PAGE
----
Letter: Through partnership, SVC may survive

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To the Editor:

I appreciate the Banner's opinion on the importance of preserving nursing in the region. I also think partnering makes sense in many contexts and on many levels. Partnerships leverage strengths and create win-wins. I explore some of this below — contextualized to education.

Now, I do have several concerns and observations and ideas (would you expect less of me?).

1. I still am not convinced that SVC is going to close. Sure, it may look different but a group of us are still working on myriad options.

I surely get the need to protect current students, whether in nursing or Rad Tech or any other program, and MCLA and Castleton have stepped up to help. I appreciate the Banner's noting closure but closure is but one option. I still hold out hope. Again, closure is not a certainty. No funeral yet.

Why? Partnerships can still emerge.

2. If SVC can remain open or reopen, I want to think that Castleton, MCLA and SVMC would consider re-partnering or partnering anew with SVC. There is value in that and lots of new opportunities that may make real sense. And there could be other partnerships with other colleges.

3. A hurdle: There is lots of trauma and anger. And it can and should be addressed. But we need to be clear as to where anger should be directed and how to address issues in a trauma sensitive, trauma responsive way. Folks can direct it to me as some have within and outside the SVC community; that's ok though disappointing; I have broad shoulders.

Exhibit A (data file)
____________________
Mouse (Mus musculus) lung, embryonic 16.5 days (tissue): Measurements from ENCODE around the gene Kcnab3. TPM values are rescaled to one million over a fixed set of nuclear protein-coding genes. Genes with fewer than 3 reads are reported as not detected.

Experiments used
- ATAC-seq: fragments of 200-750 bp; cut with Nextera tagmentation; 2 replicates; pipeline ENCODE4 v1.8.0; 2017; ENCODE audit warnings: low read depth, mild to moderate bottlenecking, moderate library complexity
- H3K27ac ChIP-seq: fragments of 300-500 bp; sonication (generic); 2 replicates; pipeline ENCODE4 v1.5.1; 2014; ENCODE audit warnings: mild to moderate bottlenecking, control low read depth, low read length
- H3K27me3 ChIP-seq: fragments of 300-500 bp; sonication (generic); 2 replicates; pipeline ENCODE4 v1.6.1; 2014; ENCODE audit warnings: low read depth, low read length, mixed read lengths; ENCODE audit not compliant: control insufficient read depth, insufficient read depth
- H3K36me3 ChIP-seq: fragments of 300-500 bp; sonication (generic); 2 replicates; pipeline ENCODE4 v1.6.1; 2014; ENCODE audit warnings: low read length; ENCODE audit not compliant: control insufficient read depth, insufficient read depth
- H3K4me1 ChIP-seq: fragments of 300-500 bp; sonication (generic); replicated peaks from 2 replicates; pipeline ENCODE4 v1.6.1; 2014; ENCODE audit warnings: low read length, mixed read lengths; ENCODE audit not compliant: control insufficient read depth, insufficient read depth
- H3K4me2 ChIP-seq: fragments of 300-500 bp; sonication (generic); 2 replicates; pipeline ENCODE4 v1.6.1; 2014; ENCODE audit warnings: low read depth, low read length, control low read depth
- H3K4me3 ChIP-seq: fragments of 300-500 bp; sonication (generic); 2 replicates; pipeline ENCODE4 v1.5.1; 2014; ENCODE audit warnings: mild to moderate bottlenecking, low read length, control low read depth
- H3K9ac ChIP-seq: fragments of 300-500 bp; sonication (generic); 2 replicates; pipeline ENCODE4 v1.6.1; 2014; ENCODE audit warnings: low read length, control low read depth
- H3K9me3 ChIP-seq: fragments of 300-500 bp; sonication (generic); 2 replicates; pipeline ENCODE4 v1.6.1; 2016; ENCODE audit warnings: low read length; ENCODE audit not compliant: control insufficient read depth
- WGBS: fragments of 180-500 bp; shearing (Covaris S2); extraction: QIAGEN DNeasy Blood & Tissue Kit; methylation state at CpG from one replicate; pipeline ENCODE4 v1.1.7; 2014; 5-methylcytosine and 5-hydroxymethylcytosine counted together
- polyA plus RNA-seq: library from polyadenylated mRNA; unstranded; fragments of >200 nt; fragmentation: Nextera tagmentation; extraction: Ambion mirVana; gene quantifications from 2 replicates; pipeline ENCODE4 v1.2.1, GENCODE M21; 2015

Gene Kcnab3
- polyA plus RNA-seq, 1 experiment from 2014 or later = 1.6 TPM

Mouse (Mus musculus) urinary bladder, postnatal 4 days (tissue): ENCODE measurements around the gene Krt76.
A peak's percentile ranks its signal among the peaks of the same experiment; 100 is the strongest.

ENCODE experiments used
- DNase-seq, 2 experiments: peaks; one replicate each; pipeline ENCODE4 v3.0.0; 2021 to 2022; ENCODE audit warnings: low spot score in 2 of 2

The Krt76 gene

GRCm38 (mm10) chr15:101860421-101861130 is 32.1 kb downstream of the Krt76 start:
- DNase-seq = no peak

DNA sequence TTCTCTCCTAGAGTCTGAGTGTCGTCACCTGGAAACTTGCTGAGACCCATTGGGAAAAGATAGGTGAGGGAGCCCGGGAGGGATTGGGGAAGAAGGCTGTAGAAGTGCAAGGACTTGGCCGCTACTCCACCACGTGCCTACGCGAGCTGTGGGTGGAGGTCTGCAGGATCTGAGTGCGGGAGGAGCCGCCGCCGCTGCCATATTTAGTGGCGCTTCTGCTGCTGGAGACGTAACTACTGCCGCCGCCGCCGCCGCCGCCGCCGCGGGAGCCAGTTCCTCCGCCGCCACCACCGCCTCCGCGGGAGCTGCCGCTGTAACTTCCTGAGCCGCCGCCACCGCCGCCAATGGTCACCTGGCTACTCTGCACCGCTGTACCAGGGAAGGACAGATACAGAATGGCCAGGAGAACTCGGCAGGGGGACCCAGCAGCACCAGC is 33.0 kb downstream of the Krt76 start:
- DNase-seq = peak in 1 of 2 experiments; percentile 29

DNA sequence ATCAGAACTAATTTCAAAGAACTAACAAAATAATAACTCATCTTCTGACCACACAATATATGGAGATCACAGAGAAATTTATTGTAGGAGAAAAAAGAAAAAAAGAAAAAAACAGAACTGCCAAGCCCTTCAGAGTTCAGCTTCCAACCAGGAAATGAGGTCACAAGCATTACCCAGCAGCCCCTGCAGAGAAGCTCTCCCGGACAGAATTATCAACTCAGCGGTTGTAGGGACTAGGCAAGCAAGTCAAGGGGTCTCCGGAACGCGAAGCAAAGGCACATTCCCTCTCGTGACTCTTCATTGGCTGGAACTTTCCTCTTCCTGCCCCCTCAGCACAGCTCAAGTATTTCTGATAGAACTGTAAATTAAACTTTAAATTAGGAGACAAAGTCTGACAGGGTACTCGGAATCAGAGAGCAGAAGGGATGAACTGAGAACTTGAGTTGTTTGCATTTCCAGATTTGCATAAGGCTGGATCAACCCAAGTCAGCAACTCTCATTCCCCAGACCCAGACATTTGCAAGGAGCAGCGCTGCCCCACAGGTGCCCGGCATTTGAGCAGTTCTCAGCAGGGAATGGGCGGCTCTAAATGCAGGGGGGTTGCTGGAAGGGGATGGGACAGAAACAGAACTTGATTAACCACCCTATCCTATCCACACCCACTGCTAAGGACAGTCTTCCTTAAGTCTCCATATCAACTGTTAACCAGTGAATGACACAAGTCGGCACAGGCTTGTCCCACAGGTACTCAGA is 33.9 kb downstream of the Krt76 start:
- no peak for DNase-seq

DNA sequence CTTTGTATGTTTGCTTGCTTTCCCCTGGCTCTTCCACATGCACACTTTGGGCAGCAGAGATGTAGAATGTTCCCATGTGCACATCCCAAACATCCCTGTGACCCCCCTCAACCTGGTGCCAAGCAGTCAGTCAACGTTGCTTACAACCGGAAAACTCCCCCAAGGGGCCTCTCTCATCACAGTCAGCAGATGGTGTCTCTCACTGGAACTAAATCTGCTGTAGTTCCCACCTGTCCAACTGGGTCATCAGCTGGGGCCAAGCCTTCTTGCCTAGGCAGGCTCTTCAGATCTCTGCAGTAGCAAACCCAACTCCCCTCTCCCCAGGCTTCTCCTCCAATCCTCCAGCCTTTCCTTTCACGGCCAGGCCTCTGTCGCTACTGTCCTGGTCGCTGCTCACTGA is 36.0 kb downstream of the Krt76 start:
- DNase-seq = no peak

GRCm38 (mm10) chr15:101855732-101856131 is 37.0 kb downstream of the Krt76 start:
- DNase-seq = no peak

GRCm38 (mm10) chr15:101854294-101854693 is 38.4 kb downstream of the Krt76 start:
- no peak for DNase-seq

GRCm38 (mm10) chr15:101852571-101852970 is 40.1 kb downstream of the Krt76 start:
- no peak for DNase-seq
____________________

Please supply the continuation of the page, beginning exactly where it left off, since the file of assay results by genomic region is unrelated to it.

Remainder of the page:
But think partnerships not partisanship or pickiness or perishing.

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4. To return to the Banner opinion, I would suggest that partnering — broadly defined — is not, as also noted as well in the Chronicle today, the demise of small colleges or other educational and non-educational efforts in a small state.

For me, SVC can and should still partner as part and parcel of its survival. And that's precisely what some of us are doing right now: looking for and finding and developing potential valuable partnerships. Near and far!

Let's see if they can work. Time is not our friend. Partnering takes effort and trust.

Before leaping to conclusions and saying Pooh-Pooh, keep an open mind and open heart.

Why? Some of these efforts get students thru the summer and faculty and staff paid and a pathway forward. If they can happen, we don't eradicate the hard feelings for past deeds but we do honor commitments and caring and courage.

My advice in the meanwhile: Don't bite the hands that might just feed you. It is not productive and it is denying hope.

Karen Gross,

Washington, D.C.

The writer is a former president of Southern Vermont College.


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